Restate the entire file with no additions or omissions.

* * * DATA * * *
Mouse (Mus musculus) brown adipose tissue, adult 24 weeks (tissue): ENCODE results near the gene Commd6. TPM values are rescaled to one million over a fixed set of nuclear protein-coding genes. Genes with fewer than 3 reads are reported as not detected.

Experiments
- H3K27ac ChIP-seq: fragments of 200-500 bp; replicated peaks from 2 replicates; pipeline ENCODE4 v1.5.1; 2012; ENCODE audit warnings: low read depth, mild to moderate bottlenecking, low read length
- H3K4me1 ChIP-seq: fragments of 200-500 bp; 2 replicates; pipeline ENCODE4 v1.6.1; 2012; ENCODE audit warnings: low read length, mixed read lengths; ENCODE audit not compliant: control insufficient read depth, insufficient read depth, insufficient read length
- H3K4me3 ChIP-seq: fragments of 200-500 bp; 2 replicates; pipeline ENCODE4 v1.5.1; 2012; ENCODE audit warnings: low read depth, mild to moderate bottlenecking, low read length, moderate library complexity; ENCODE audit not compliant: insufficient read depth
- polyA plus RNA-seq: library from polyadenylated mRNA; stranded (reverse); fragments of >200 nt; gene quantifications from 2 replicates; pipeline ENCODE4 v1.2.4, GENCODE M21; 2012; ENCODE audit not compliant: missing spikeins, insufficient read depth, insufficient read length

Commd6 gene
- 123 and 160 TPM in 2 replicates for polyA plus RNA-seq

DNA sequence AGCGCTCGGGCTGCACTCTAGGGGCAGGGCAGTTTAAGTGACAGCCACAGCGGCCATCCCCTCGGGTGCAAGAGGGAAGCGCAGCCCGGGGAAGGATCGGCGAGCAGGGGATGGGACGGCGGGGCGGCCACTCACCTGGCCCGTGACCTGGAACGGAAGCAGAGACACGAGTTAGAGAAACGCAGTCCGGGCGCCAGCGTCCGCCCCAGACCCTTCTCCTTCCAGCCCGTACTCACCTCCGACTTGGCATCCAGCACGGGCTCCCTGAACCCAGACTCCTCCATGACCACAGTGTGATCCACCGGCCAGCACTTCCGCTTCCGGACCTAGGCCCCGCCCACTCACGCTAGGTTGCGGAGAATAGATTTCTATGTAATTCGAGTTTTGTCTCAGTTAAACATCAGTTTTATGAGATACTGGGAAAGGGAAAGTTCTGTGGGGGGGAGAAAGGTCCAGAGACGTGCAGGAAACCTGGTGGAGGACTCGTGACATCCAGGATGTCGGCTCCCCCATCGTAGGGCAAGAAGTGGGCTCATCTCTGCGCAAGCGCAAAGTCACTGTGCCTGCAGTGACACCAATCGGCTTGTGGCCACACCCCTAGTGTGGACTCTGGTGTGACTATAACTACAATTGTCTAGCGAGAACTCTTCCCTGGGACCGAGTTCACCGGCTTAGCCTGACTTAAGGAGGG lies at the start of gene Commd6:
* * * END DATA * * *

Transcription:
Mouse (Mus musculus) brown adipose tissue, adult 24 weeks (tissue): ENCODE results near the gene Commd6. TPM values are rescaled to one million over a fixed set of nuclear protein-coding genes. Genes with fewer than 3 reads are reported as not detected.

Experiments
- H3K27ac ChIP-seq: fragments of 200-500 bp; replicated peaks from 2 replicates; pipeline ENCODE4 v1.5.1; 2012; ENCODE audit warnings: low read depth, mild to moderate bottlenecking, low read length
- H3K4me1 ChIP-seq: fragments of 200-500 bp; 2 replicates; pipeline ENCODE4 v1.6.1; 2012; ENCODE audit warnings: low read length, mixed read lengths; ENCODE audit not compliant: control insufficient read depth, insufficient read depth, insufficient read length
- H3K4me3 ChIP-seq: fragments of 200-500 bp; 2 replicates; pipeline ENCODE4 v1.5.1; 2012; ENCODE audit warnings: low read depth, mild to moderate bottlenecking, low read length, moderate library complexity; ENCODE audit not compliant: insufficient read depth
- polyA plus RNA-seq: library from polyadenylated mRNA; stranded (reverse); fragments of >200 nt; gene quantifications from 2 replicates; pipeline ENCODE4 v1.2.4, GENCODE M21; 2012; ENCODE audit not compliant: missing spikeins, insufficient read depth, insufficient read length

Commd6 gene
- 123 and 160 TPM in 2 replicates for polyA plus RNA-seq

DNA sequence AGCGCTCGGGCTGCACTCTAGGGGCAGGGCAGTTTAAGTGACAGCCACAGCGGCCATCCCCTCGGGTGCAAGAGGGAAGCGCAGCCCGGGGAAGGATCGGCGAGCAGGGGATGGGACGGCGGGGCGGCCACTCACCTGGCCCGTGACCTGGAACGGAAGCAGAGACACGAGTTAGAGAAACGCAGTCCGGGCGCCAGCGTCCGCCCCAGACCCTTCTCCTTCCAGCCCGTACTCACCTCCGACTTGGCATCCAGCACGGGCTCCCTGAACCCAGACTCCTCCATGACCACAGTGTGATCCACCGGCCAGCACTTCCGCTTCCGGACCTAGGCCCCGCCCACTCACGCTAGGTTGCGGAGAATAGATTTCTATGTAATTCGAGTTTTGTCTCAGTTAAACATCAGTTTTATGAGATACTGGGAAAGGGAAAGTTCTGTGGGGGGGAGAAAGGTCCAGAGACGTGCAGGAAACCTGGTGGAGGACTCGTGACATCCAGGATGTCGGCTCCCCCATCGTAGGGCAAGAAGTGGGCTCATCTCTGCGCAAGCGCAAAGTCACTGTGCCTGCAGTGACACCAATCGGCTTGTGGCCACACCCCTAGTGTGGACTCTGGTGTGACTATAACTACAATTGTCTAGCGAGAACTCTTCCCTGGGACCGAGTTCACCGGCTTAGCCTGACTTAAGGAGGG lies at the start of gene Commd6: